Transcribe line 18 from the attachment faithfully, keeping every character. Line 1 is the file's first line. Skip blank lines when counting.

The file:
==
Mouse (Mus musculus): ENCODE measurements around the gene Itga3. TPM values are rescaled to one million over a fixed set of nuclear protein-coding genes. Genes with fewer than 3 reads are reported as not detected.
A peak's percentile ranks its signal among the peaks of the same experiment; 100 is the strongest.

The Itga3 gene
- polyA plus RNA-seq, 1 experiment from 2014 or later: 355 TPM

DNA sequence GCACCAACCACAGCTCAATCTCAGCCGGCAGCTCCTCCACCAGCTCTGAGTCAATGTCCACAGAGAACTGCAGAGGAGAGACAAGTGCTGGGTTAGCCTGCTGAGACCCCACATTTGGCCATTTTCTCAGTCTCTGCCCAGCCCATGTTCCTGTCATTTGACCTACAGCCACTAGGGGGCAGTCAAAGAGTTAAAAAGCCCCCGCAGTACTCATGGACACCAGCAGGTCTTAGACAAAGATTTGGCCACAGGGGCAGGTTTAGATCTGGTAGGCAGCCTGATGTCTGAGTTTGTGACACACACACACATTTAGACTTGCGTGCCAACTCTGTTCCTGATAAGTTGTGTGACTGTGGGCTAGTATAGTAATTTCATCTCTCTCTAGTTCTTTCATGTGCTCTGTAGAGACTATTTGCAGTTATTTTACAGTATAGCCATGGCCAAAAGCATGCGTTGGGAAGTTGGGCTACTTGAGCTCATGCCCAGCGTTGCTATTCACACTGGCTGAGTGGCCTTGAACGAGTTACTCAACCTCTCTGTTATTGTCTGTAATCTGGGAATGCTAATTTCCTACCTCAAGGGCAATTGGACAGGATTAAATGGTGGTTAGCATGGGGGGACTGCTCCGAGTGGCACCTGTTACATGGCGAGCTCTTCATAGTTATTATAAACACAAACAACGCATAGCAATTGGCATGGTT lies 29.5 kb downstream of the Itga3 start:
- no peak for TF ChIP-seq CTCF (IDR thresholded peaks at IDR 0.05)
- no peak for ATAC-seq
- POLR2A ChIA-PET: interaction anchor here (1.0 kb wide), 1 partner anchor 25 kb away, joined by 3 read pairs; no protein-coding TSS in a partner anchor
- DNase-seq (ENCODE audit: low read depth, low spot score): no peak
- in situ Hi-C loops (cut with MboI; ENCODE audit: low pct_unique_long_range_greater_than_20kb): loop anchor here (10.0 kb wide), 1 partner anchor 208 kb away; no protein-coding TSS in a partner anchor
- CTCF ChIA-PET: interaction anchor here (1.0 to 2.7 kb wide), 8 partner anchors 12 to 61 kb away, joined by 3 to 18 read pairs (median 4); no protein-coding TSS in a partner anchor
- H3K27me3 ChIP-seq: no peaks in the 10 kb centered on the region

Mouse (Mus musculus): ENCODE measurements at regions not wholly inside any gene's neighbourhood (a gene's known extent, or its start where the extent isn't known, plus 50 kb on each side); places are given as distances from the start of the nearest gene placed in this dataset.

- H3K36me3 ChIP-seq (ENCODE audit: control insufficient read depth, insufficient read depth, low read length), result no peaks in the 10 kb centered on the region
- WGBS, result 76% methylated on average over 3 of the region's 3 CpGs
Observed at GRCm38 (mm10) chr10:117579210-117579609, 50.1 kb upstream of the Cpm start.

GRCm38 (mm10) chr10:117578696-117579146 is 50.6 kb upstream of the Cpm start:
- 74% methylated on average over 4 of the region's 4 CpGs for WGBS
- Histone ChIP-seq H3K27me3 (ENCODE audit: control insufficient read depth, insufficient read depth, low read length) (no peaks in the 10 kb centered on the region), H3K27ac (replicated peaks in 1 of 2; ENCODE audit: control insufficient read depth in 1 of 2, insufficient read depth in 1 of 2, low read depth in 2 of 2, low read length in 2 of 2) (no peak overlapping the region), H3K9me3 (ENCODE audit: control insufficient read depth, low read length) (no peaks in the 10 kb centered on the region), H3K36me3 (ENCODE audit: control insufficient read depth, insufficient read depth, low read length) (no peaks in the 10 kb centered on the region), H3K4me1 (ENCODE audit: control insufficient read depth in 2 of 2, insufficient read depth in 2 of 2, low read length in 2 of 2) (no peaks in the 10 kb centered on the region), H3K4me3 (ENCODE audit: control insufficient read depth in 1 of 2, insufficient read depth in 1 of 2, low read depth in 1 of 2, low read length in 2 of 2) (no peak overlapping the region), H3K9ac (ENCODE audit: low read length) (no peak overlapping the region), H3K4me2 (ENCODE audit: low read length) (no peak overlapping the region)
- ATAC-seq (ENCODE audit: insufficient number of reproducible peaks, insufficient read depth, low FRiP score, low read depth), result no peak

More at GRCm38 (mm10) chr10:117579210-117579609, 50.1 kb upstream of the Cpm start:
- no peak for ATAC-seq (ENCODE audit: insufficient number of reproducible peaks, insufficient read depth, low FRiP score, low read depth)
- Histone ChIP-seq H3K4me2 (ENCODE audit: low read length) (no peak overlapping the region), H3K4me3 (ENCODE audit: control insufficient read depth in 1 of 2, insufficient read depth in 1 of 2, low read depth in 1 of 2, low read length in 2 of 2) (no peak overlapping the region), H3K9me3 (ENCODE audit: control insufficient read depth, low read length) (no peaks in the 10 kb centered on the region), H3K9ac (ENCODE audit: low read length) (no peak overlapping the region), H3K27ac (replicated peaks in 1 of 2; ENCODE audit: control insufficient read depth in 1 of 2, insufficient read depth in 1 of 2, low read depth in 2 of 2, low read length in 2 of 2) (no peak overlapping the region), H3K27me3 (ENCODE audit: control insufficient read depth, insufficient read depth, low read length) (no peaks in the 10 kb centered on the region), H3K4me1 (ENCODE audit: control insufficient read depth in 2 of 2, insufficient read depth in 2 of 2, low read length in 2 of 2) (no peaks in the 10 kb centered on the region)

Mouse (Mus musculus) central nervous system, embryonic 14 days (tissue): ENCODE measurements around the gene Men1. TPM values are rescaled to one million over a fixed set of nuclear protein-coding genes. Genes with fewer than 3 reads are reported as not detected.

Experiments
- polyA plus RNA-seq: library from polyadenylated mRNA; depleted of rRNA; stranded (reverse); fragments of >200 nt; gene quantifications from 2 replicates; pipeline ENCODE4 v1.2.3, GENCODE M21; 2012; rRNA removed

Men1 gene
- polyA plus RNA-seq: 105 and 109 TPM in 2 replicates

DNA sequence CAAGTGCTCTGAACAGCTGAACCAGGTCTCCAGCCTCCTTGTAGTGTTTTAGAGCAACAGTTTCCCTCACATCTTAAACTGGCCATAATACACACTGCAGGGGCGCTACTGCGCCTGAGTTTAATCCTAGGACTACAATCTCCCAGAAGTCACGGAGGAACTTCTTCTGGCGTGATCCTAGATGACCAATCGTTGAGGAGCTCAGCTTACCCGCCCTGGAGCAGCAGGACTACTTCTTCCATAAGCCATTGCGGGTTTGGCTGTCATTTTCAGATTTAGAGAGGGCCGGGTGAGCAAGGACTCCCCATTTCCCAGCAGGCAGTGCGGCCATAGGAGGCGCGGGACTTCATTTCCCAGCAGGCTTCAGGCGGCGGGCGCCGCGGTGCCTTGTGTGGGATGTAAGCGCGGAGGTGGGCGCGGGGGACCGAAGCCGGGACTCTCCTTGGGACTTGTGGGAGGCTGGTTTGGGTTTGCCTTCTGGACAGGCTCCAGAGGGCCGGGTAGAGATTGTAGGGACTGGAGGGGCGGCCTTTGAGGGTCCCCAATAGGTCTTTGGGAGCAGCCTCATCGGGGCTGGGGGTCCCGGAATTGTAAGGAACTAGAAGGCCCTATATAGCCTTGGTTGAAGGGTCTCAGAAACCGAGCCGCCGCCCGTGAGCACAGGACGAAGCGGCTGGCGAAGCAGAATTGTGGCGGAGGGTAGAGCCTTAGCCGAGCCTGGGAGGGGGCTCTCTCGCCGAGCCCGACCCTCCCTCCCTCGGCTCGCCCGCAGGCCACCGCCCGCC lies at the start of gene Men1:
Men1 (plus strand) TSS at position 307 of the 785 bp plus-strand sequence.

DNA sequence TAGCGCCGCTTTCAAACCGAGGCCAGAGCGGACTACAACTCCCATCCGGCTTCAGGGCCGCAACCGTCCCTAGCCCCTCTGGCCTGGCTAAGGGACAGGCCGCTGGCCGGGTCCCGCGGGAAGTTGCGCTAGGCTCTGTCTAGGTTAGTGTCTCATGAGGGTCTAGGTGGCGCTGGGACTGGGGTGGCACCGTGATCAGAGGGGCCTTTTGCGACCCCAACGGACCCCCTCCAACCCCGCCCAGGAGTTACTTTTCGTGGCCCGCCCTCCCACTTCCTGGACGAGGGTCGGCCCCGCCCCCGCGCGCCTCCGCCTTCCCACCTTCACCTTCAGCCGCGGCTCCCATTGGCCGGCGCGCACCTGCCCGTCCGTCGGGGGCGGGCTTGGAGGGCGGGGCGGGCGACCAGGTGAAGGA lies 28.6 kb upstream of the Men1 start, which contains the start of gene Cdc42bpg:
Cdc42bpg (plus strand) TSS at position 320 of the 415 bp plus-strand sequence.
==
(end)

- 74% methylated on average over 4 of the region's 4 CpGs for WGBS